Hi everybody,

I’m trying to understand the behavior of KLqp. I set up a minimal example illustrating the behavior, that confuses me. The setup is basically a trivial regression problem, in which input and output data differ by a constant (+normal distributed noise).

The only difficulty for the algorithm is to infer the scale of the noise as well. Here is the full code that does what I expect it to do:

```
import tensorflow as tf
import edward as ed
from edward.models import Normal, InverseGamma
import numpy as np
X = tf.placeholder(tf.float32, [None, 1])
sigma = InverseGamma(concentration=tf.ones((1,)), rate=tf.ones((1,)))
delta = Normal(loc=tf.ones(1,), scale=tf.ones(1,))
output = Normal(loc=X + delta, scale=sigma)
#output = Normal(loc=X + delta, scale=0.1)
# create variational distributions
q_concentration = tf.Variable(tf.zeros((1,)))
q_rate = tf.Variable(tf.zeros((1,)))
# exponentiate the variables to ensure positivity
q_sigma = InverseGamma(concentration=tf.exp(q_concentration),
rate=tf.exp(q_rate))
q_loc = tf.Variable(tf.zeros((1,)))
q_scale = tf.Variable(tf.zeros((1,)))
# exponentiate the scale to ensure positivity
q_delta = Normal(loc=q_loc, scale=tf.exp(q_scale))
# create training data
X_train = np.random.randn(1000, 1)
Y_train = X_train + 1.25 + np.random.randn(1000, 1)*0.1
# start inference
inference = ed.KLqp({sigma: q_sigma,
delta: q_delta},
data={X: X_train,
output: Y_train})
inference.run(logdir="log", n_iter=10000)
# print results
print("delta: mean", q_delta.mean().eval(), "std", np.sqrt(q_delta.variance().eval()))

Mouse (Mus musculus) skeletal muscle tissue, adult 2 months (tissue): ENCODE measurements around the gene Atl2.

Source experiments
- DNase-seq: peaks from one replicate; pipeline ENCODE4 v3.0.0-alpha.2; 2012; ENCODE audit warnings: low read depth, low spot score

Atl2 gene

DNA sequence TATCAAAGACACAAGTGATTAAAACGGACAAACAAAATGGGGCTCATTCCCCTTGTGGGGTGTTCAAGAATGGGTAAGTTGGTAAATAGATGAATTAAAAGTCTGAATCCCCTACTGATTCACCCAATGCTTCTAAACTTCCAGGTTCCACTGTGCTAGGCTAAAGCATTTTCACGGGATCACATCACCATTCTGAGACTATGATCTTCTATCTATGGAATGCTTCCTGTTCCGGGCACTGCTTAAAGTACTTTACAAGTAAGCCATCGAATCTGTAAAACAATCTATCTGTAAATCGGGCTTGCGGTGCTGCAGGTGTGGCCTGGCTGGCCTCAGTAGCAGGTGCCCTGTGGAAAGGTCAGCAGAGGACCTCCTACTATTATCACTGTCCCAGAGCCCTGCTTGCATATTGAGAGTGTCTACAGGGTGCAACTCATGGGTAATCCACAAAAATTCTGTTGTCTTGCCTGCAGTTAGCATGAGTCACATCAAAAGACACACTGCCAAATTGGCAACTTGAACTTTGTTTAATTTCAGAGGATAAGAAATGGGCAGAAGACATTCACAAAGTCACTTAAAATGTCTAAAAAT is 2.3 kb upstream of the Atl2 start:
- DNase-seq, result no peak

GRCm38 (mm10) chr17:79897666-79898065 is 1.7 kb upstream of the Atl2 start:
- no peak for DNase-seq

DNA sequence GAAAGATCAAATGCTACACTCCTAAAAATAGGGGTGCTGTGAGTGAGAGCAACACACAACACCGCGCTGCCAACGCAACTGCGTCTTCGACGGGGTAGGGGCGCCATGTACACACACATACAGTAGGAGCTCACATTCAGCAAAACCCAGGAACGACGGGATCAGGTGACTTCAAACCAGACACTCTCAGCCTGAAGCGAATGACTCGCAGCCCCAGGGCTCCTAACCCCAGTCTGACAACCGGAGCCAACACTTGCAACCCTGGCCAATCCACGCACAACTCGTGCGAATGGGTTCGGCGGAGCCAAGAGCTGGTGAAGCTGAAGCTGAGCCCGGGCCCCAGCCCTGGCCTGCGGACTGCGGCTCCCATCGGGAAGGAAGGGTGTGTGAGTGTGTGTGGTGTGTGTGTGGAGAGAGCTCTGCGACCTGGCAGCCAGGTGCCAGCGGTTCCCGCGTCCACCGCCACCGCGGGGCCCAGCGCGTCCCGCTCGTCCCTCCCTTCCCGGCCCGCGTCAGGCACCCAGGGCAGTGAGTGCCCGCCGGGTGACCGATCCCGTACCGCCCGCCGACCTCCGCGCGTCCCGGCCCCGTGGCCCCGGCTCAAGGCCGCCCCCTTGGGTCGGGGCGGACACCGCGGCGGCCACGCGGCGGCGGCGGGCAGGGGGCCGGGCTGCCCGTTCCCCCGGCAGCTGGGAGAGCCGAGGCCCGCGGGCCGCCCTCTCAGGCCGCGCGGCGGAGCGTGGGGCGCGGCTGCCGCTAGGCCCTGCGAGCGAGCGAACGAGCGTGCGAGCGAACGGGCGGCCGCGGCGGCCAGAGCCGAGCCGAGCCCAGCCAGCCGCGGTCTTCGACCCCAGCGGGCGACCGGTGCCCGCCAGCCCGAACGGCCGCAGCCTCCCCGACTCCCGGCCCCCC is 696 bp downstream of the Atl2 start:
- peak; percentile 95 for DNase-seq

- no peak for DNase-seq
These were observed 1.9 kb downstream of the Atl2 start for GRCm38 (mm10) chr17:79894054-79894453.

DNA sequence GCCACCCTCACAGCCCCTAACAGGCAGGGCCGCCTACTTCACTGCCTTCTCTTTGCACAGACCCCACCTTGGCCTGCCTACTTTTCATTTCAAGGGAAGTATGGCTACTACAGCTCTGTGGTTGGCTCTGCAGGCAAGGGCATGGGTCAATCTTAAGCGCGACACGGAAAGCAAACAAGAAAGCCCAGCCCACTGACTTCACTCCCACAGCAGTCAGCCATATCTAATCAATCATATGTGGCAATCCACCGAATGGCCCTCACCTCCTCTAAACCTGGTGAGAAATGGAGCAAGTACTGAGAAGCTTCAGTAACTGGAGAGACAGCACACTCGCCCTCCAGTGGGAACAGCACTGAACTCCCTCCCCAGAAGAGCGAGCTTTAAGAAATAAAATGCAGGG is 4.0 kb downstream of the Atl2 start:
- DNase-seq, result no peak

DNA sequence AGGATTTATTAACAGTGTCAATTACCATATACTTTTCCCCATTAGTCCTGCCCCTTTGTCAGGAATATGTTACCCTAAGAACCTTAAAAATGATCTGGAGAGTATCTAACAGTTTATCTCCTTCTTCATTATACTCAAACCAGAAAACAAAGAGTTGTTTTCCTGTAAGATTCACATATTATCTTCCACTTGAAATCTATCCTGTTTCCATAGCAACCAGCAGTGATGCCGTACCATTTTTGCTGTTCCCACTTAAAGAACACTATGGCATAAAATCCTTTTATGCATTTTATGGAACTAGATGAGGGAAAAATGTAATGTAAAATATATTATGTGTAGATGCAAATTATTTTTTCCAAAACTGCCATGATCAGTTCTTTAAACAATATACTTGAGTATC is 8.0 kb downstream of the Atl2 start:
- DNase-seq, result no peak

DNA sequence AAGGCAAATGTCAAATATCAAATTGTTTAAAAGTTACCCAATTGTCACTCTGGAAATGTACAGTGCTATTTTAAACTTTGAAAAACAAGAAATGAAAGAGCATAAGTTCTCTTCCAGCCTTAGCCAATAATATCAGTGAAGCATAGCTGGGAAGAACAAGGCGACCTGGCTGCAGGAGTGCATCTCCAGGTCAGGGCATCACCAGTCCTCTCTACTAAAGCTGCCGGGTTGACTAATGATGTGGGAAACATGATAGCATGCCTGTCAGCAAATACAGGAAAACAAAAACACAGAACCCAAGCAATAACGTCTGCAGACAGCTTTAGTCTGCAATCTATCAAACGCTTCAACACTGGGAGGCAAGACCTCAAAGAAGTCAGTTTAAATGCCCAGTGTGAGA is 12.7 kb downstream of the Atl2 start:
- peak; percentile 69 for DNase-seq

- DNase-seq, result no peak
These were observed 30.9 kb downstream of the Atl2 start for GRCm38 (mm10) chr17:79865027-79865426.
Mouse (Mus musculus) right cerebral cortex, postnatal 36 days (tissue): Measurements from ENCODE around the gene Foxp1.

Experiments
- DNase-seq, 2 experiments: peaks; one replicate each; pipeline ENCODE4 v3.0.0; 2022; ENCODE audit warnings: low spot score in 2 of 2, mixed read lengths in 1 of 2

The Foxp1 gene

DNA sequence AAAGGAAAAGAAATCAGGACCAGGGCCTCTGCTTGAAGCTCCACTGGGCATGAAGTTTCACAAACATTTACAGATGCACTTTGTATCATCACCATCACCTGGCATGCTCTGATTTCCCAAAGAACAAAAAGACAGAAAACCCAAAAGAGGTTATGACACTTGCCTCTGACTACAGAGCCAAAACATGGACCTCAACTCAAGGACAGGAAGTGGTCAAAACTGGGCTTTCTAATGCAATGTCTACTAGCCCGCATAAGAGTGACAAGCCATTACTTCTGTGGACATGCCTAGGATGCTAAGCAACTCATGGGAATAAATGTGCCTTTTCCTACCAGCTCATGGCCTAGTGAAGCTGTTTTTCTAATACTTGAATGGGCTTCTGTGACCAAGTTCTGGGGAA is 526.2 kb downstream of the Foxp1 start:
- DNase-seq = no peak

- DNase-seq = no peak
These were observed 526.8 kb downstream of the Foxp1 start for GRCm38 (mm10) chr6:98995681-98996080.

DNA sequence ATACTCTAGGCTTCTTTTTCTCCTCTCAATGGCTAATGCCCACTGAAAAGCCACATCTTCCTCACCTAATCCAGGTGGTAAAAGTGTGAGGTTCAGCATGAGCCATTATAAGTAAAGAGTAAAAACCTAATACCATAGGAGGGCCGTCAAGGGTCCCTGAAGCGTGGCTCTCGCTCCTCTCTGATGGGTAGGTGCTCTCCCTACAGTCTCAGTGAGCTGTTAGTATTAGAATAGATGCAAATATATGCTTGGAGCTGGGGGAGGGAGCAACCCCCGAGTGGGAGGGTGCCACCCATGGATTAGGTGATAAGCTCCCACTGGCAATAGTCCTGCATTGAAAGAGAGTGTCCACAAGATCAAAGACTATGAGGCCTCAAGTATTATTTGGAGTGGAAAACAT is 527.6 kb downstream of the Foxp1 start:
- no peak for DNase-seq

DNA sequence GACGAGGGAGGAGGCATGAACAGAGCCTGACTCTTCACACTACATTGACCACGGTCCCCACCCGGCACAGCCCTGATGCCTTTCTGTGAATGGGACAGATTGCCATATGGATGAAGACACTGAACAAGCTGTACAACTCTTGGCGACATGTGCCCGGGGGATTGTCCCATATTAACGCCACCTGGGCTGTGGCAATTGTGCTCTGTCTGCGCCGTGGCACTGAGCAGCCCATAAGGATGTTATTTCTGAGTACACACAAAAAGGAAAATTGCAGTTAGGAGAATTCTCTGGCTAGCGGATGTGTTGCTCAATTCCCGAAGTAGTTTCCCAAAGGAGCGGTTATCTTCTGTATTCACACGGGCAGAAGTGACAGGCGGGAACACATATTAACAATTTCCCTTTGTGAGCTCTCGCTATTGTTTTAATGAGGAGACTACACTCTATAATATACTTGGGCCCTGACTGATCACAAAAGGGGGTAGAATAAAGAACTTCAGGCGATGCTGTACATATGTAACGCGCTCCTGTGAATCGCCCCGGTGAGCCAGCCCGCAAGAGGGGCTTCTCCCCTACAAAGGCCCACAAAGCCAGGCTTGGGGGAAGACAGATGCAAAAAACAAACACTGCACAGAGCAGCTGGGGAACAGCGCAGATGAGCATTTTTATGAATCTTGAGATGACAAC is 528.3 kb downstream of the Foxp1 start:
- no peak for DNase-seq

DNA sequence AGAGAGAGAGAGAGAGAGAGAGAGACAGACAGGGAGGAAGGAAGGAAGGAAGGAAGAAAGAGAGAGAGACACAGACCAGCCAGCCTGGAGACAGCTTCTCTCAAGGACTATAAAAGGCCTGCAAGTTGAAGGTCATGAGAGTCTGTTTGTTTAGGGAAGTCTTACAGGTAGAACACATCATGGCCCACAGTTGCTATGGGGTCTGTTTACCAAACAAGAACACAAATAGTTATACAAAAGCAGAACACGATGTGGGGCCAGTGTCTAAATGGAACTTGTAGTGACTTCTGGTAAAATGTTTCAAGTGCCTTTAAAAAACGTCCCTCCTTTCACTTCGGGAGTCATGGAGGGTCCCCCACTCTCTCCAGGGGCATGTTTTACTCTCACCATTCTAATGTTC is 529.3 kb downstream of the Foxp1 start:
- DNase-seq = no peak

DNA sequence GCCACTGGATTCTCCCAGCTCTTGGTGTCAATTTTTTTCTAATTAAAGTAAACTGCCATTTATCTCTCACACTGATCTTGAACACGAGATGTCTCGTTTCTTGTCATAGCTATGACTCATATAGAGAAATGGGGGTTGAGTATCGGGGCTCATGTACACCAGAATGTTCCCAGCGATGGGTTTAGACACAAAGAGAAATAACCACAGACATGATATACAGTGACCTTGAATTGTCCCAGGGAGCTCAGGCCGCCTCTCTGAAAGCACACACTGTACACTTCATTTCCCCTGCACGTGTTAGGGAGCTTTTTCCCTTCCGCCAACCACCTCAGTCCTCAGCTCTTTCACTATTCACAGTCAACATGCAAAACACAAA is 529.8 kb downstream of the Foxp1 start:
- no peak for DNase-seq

print("sigma: mean", q_sigma.mean().eval(), "std", np.sqrt(q_sigma.variance().eval()))
print("sigma: concentration", q_sigma.concentration.eval(), "rate" , q_sigma.rate.eval())
```

The result is spot-on, indicated by the output

```
delta: mean [1.2460464] std [0.00939288]
sigma: mean [0.1000579] std [0.02421493]
sigma: concentration [19.074036] rate [1.8084501]
```

The algorithm recovers the constant shift and the scale of the noise rather well.

Now the only change is the following

```
output = Normal(loc=X + delta, scale=sigma)
#output = Normal(loc=X + delta, scale=0.1)
```

to

```
#output = Normal(loc=X + delta, scale=sigma)
output = Normal(loc=X + delta, scale=0.1)
```

So I set the scale of the noise to the true value. Supposedly, this should make the life of the algorithm easier. There is no interaction between the sigma and delta anymore and the posterior distribution of sigma just needs to recover the prior. But now I get the output

```
delta: mean [1.2473155] std [0.05659465]
sigma: mean [nan] std [nan]
sigma: concentration [1.] rate [1.]
```

So the standard deviation of the estimate of delta increased by a factor of 6. Shouldn’t it be lower or at least of roughly the same magnitude? In a more complicated model this effect completely ruins the estimates of my latent variables, so need to get to the bottom of this.

If I take sigma out of the inference by changing

```
# start inference
inference = ed.KLqp({sigma: q_sigma,
delta: q_delta},
data={X: X_train,
output: Y_train})
```

to

```
# start inference
inference = ed.KLqp(
{delta: q_delta},
data={X: X_train,
output: Y_train})
```

results get better again, but still slightly worse than originally

```
delta: mean [1.2501105] std [0.01766331]
sigma: mean [nan] std [nan]
sigma: concentration [1.] rate [1.]
```

I am using Edward version 1.3.5 and tensorflow version 1.7.0 in python 3.6.3 (WinPython disttribution)

Any help is appreciated. Thanks